• Give them something to refer to and ensure there is record of your ‘true’ message.
    • Enable them to ‘prove’ their status as necessary to obtain relevant assistance.
  2. Plan direct company assistance to employees, for the remainder of the day and the following, in filing claim(s) for assistance, etc.If possible, it’s extremely helpful to plan for a person who will be dedicated to helping employees file for assistance right away (or over a certain time period). Applying for unemployment insurance and any other available assistance can be an intimidating prospect and can add to anxiety. Have that person ‘test-drive’ how the process would work and then have them dedicated as guide and mentor for a given timeframe following your communication of the furlough. This can be anyone whom you trust and who exudes competence and a calming presence. If they will be directly inputting information, be sure they are already privy to pay rates and other sensitive information or have them sign a confidentiality agreement.If you have access to an Employee Assistance Plan (EAP), you might be fortunate enough to have a counsellor join your meeting remotely, to introduce their service and how they are standing by to help. An EAP can really help an employee on many levels, including connecting them with available assistance in their local area. Some states (like NJ) have them for free, or you may have one in connection with an employee life insurance plan, for instance.

4. Communicating the News

If the unfortunate day comes, communicate an emergency meeting not more than 30 minutes to an hour ahead of time. Don’t keep your employees on pins & needles, which can provoke speculation and panic.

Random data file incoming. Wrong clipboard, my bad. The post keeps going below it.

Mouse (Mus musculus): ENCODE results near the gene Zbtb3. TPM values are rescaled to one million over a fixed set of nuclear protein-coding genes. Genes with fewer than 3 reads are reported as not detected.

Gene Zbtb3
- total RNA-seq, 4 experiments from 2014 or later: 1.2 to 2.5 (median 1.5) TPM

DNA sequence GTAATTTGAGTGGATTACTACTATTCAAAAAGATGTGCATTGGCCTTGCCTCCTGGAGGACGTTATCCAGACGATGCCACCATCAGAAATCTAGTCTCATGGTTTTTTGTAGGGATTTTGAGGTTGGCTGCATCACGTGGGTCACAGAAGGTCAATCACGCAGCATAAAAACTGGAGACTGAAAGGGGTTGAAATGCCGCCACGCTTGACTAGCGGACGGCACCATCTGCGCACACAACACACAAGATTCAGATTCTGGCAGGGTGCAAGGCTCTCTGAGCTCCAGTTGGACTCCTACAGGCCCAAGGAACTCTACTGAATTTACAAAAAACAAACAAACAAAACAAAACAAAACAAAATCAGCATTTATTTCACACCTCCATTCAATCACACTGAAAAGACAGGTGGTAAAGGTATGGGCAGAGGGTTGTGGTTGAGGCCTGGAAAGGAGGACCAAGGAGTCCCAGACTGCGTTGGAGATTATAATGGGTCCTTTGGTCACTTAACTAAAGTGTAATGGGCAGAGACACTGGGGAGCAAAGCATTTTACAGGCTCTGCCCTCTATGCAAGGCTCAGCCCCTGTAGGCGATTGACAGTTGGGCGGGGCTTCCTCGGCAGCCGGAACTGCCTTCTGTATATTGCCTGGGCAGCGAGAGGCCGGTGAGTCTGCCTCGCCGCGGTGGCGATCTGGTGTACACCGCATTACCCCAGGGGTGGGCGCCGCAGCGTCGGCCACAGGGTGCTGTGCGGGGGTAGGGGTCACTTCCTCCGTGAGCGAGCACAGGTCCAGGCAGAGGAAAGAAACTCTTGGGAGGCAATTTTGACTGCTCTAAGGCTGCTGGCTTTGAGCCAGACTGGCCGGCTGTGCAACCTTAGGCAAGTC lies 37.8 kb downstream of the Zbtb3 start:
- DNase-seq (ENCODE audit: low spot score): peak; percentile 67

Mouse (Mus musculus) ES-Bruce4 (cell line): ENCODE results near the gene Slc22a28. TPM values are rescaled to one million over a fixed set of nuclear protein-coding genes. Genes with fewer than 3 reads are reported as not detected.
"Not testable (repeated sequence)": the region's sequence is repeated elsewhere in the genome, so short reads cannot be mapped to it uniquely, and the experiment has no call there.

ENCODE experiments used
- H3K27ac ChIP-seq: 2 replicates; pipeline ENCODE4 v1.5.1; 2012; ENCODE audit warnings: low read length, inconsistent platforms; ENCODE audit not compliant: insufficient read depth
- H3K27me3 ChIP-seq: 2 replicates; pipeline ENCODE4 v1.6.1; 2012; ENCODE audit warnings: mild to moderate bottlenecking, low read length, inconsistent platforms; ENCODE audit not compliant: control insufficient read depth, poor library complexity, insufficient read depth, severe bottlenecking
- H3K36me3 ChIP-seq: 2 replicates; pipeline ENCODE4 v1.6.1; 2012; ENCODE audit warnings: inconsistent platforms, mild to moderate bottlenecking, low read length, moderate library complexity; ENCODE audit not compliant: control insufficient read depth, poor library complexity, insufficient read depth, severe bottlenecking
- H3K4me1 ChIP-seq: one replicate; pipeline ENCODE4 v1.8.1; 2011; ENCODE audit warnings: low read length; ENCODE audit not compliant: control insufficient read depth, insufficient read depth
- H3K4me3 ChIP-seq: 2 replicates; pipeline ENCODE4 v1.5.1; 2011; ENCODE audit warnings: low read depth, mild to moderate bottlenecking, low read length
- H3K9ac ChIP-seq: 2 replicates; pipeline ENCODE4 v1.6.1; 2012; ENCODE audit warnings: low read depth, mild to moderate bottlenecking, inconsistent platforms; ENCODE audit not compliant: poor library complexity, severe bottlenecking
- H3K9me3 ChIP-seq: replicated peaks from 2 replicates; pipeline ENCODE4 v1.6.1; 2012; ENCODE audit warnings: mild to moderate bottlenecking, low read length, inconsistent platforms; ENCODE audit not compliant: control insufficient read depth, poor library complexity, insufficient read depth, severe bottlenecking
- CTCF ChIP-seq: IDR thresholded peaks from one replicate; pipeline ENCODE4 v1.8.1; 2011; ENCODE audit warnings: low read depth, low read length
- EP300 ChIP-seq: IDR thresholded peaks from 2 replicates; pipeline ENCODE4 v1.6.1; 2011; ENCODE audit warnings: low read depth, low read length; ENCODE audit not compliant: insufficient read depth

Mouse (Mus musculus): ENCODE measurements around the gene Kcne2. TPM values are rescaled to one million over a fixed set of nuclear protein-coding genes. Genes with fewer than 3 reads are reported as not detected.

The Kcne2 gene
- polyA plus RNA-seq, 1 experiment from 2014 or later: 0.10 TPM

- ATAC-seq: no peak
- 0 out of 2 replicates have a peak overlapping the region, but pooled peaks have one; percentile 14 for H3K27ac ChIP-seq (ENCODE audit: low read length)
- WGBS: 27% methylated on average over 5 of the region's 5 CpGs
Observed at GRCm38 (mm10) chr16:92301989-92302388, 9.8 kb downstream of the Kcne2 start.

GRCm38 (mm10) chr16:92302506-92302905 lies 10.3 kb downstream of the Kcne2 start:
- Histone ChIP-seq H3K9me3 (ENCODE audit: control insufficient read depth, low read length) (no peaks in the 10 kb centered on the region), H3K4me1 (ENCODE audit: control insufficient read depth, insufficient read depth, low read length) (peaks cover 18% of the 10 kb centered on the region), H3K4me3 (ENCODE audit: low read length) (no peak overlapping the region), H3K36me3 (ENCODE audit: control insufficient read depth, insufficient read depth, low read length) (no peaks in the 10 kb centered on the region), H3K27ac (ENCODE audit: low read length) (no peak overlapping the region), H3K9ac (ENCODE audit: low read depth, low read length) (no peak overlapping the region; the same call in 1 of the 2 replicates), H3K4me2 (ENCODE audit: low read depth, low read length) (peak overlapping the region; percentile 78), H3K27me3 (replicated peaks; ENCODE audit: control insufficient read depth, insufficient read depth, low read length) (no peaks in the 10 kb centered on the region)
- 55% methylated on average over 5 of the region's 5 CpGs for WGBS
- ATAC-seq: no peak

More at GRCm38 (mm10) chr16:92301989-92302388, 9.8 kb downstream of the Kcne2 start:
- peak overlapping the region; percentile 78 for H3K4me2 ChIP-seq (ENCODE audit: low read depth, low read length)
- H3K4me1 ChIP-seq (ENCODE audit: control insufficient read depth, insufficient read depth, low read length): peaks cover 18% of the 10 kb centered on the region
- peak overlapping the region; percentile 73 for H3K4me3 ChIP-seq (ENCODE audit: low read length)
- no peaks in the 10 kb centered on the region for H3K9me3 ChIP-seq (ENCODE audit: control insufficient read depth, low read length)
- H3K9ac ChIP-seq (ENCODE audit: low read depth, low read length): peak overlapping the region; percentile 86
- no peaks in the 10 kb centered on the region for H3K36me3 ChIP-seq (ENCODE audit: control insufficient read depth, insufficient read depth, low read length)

At the appointed time, gather your employees with a call-in option available, if relevant:

Get straight to the point. Below are sample talking points:

  • I have something very hard to tell you.
  • Effects of the Coronavirus pandemic on our business have reached a critical stage.
  • [Company] is no longer able to maintain our normal operations.
  • [If applicable] A skeleton crew has already been identified and communicated-to, who will help keep the basics of the company running.
  • The rest of you, very unfortunately, will be subject to a temporary furlough. This means that you will not be working for a period of time that I’m estimating at about [2 weeks? 1 month?].
  • We will be giving each of you a letter that outlines what I’m telling you.
  • We will update you as things change. At best, this timeframe will last through [date].
  • You will be paid through the end of [the day? The week?]
  • Whatever comes, please know how valuable you are to me and to this business, and how much I appreciate you.
  • Know that I will do everything I can to help keep you and the others safe (health-wise and financially) throughout this ordeal.
  • Again, I’m so very sorry about this.
  • Know that as things continue to force changes to how we operate, you are my greatest concern.
  • [If applicable, say what helpers you’ve lined up] are standing by to help you. [Describe their role(s) and then have them introduce themselves].

5. After Communicating the News

Once you’ve communicated the news, there are a number of likely reactions. From stunned silence to panicky rapid-fire questions and comments, to emotional outbursts, make sure you have the support you need to navigate this and to stay calm and steady in the face of those. Don’t them out if you can stay open and present – the human connection is so very important and helpful in these times.

From the community of HR professionals: thank you for your courageous work as business owners and leaders. Thank you for what you do. We are here for you!